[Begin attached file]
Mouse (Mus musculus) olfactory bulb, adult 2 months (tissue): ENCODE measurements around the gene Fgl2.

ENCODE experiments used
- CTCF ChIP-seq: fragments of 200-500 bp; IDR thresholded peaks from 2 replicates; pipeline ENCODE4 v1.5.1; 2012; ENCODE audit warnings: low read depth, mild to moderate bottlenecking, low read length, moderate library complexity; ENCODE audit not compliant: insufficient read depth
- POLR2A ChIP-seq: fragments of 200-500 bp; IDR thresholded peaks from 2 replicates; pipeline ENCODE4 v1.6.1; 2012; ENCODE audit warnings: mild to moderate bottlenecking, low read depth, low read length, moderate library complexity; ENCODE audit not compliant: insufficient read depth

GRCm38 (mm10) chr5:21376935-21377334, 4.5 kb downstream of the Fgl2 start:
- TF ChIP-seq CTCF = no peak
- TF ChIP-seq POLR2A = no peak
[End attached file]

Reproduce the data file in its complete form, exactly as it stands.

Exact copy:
Mouse (Mus musculus) olfactory bulb, adult 2 months (tissue): ENCODE measurements around the gene Fgl2.

ENCODE experiments used
- CTCF ChIP-seq: fragments of 200-500 bp; IDR thresholded peaks from 2 replicates; pipeline ENCODE4 v1.5.1; 2012; ENCODE audit warnings: low read depth, mild to moderate bottlenecking, low read length, moderate library complexity; ENCODE audit not compliant: insufficient read depth
- POLR2A ChIP-seq: fragments of 200-500 bp; IDR thresholded peaks from 2 replicates; pipeline ENCODE4 v1.6.1; 2012; ENCODE audit warnings: mild to moderate bottlenecking, low read depth, low read length, moderate library complexity; ENCODE audit not compliant: insufficient read depth

GRCm38 (mm10) chr5:21376935-21377334, 4.5 kb downstream of the Fgl2 start:
- TF ChIP-seq CTCF = no peak
- TF ChIP-seq POLR2A = no peak